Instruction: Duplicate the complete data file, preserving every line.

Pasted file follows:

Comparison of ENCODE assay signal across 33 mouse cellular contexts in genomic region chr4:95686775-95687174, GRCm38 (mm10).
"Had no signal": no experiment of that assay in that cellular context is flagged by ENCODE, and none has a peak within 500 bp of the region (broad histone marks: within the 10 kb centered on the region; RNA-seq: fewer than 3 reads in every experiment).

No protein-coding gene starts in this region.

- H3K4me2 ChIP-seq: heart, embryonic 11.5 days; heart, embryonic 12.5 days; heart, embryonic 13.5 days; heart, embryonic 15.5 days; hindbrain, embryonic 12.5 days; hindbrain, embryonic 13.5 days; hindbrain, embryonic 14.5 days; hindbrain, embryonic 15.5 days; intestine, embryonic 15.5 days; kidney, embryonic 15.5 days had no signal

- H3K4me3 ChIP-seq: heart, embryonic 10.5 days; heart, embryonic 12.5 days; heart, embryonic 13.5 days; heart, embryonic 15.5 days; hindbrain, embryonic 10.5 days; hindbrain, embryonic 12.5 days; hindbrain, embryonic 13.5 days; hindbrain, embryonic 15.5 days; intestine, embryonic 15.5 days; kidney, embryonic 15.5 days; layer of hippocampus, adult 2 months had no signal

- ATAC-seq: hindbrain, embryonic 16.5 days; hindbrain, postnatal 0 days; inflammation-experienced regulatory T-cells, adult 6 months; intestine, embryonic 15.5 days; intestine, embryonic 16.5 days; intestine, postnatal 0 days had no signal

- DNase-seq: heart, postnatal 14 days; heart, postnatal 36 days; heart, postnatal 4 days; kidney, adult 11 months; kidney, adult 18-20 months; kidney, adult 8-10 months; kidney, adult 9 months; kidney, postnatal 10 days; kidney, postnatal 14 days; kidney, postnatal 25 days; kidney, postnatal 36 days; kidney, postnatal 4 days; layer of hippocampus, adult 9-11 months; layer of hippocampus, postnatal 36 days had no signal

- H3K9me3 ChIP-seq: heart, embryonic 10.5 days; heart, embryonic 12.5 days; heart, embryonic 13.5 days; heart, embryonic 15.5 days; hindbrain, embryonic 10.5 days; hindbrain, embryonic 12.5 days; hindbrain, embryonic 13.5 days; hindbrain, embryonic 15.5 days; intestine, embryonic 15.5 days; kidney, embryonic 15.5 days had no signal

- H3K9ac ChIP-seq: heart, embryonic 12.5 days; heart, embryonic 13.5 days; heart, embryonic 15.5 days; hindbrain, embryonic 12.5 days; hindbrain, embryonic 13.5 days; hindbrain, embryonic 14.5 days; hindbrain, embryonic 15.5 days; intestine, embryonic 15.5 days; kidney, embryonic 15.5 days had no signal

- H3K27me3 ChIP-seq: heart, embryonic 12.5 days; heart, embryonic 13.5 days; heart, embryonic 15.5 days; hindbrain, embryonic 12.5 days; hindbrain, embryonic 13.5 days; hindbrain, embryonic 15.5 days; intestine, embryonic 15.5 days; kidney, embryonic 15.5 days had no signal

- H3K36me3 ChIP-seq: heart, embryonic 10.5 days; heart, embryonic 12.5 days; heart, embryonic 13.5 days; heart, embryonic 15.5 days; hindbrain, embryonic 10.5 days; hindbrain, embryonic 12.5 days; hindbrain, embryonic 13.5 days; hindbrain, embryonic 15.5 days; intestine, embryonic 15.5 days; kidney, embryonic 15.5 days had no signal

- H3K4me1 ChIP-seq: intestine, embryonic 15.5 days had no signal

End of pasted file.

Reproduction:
Comparison of ENCODE assay signal across 33 mouse cellular contexts in genomic region chr4:95686775-95687174, GRCm38 (mm10).
"Had no signal": no experiment of that assay in that cellular context is flagged by ENCODE, and none has a peak within 500 bp of the region (broad histone marks: within the 10 kb centered on the region; RNA-seq: fewer than 3 reads in every experiment).

No protein-coding gene starts in this region.

- H3K4me2 ChIP-seq: heart, embryonic 11.5 days; heart, embryonic 12.5 days; heart, embryonic 13.5 days; heart, embryonic 15.5 days; hindbrain, embryonic 12.5 days; hindbrain, embryonic 13.5 days; hindbrain, embryonic 14.5 days; hindbrain, embryonic 15.5 days; intestine, embryonic 15.5 days; kidney, embryonic 15.5 days had no signal

- H3K4me3 ChIP-seq: heart, embryonic 10.5 days; heart, embryonic 12.5 days; heart, embryonic 13.5 days; heart, embryonic 15.5 days; hindbrain, embryonic 10.5 days; hindbrain, embryonic 12.5 days; hindbrain, embryonic 13.5 days; hindbrain, embryonic 15.5 days; intestine, embryonic 15.5 days; kidney, embryonic 15.5 days; layer of hippocampus, adult 2 months had no signal

- ATAC-seq: hindbrain, embryonic 16.5 days; hindbrain, postnatal 0 days; inflammation-experienced regulatory T-cells, adult 6 months; intestine, embryonic 15.5 days; intestine, embryonic 16.5 days; intestine, postnatal 0 days had no signal

- DNase-seq: heart, postnatal 14 days; heart, postnatal 36 days; heart, postnatal 4 days; kidney, adult 11 months; kidney, adult 18-20 months; kidney, adult 8-10 months; kidney, adult 9 months; kidney, postnatal 10 days; kidney, postnatal 14 days; kidney, postnatal 25 days; kidney, postnatal 36 days; kidney, postnatal 4 days; layer of hippocampus, adult 9-11 months; layer of hippocampus, postnatal 36 days had no signal

- H3K9me3 ChIP-seq: heart, embryonic 10.5 days; heart, embryonic 12.5 days; heart, embryonic 13.5 days; heart, embryonic 15.5 days; hindbrain, embryonic 10.5 days; hindbrain, embryonic 12.5 days; hindbrain, embryonic 13.5 days; hindbrain, embryonic 15.5 days; intestine, embryonic 15.5 days; kidney, embryonic 15.5 days had no signal

- H3K9ac ChIP-seq: heart, embryonic 12.5 days; heart, embryonic 13.5 days; heart, embryonic 15.5 days; hindbrain, embryonic 12.5 days; hindbrain, embryonic 13.5 days; hindbrain, embryonic 14.5 days; hindbrain, embryonic 15.5 days; intestine, embryonic 15.5 days; kidney, embryonic 15.5 days had no signal

- H3K27me3 ChIP-seq: heart, embryonic 12.5 days; heart, embryonic 13.5 days; heart, embryonic 15.5 days; hindbrain, embryonic 12.5 days; hindbrain, embryonic 13.5 days; hindbrain, embryonic 15.5 days; intestine, embryonic 15.5 days; kidney, embryonic 15.5 days had no signal

- H3K36me3 ChIP-seq: heart, embryonic 10.5 days; heart, embryonic 12.5 days; heart, embryonic 13.5 days; heart, embryonic 15.5 days; hindbrain, embryonic 10.5 days; hindbrain, embryonic 12.5 days; hindbrain, embryonic 13.5 days; hindbrain, embryonic 15.5 days; intestine, embryonic 15.5 days; kidney, embryonic 15.5 days had no signal

- H3K4me1 ChIP-seq: intestine, embryonic 15.5 days had no signal